Three police officers in Santa Ana, California, have taken legal action in an attempt to block the use of surveillance video reportedly showing them snacking on marijuana-laced edibles and making derogatory comments about a disabled woman during a raid on a marijuana dispensary, the Orange County Register reported. The unidentified officers, along with their union, the Santa Ana Police Officers Association, filed a lawsuit last week to prevent the department's internal affairs investigators from using the video in their investigation of the May 26 raid of the Sky High Collective dispensary. 

The footage reportedly shows the officers trying to disable all of the cameras in the Sky High Collective facility, after which some played darts and ate what was believed to be edible products containing marijuana. Another officer was captured in the video insulting a customer. "I was going to punch her in the f---ing nub," she said, the Huffington Post reported.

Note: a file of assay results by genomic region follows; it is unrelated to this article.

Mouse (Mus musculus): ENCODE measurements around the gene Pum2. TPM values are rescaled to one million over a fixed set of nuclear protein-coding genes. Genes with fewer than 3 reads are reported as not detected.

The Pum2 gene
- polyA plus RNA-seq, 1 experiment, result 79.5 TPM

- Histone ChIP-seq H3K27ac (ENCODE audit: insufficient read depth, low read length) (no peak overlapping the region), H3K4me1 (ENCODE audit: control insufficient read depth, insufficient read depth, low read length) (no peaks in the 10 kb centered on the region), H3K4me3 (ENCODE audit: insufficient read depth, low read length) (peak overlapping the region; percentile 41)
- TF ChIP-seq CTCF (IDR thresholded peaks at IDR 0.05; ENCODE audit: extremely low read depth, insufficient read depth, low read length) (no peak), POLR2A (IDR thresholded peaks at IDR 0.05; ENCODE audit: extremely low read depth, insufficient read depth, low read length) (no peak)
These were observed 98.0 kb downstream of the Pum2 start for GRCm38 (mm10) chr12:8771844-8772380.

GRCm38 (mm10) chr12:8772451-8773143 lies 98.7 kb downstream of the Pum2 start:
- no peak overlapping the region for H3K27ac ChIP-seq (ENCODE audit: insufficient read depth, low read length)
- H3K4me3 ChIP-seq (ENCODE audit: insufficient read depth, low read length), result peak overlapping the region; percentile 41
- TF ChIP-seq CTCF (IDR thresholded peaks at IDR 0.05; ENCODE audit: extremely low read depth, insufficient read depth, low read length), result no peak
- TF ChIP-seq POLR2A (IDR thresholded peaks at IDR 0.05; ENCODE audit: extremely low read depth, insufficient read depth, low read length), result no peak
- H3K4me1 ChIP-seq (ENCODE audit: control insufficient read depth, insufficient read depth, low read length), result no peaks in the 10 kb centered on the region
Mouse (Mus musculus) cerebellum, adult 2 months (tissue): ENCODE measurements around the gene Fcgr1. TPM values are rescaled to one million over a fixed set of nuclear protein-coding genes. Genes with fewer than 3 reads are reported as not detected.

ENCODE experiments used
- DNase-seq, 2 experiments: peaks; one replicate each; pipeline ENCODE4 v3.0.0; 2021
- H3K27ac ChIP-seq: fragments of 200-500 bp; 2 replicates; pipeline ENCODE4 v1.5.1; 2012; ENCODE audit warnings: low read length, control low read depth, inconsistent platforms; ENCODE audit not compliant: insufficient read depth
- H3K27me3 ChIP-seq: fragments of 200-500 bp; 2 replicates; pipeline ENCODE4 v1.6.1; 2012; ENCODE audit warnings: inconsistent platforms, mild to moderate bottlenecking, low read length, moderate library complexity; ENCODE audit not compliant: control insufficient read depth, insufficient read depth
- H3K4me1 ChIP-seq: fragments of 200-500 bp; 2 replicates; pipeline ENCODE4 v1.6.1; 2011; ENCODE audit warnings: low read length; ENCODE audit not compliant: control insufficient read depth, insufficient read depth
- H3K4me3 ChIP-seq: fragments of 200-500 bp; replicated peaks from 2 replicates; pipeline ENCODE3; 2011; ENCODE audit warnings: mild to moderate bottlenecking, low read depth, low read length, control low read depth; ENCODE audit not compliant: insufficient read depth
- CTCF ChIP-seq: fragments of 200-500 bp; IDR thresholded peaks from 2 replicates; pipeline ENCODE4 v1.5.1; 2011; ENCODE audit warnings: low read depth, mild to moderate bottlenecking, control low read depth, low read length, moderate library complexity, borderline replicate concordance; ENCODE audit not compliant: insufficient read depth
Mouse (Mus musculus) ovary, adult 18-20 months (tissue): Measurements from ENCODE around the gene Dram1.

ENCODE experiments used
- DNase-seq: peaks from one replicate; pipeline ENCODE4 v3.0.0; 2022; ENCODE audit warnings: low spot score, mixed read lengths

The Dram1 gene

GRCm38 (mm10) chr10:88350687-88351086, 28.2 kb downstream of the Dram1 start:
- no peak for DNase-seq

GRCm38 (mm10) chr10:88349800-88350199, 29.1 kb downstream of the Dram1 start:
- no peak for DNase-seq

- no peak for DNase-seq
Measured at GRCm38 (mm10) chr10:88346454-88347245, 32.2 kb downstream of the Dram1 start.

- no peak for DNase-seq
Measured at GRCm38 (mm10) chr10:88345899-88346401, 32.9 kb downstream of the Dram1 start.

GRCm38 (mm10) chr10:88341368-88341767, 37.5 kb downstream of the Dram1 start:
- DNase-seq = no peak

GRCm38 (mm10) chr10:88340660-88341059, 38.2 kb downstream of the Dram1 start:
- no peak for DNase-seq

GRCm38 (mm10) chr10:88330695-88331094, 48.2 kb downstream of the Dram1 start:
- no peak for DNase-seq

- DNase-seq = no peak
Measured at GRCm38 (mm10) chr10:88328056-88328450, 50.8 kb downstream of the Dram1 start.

The woman referred to in the video by the female officer spoke to OC Weekly about her reaction to the video. "When I saw the video it almost made me cry," said Marla James, an amputee who uses a wheelchair. “She doesn’t know what it’s like to not have a leg. I still have phantom pains."

The police department has vowed to conduct a thorough investigation, the site reported. 

A lawyer for Sky High Collective, Matthew Pappas, raised concerns about the implications of the officers' attempt to block having the video used as evidence in court. “It’s pretty pathetic for police to say if we don’t like something that it can’t be used as evidence,” Pappas told the Orange County Register.

But the officers argue the video violated their privacy. They also believe that Pappas and others have altered the footage.

“The attorney representing the drug dispensary intentionally has misrepresented what happened,” said Corey W. Glave, a Hermosa Beach, California, attorney representing the Santa Ana Police Officers Association and the officers. 

Pappas said he has released two versions of the video to Santa Ana police -- a "highlight reel" and a version that he said is the full, unedited footage.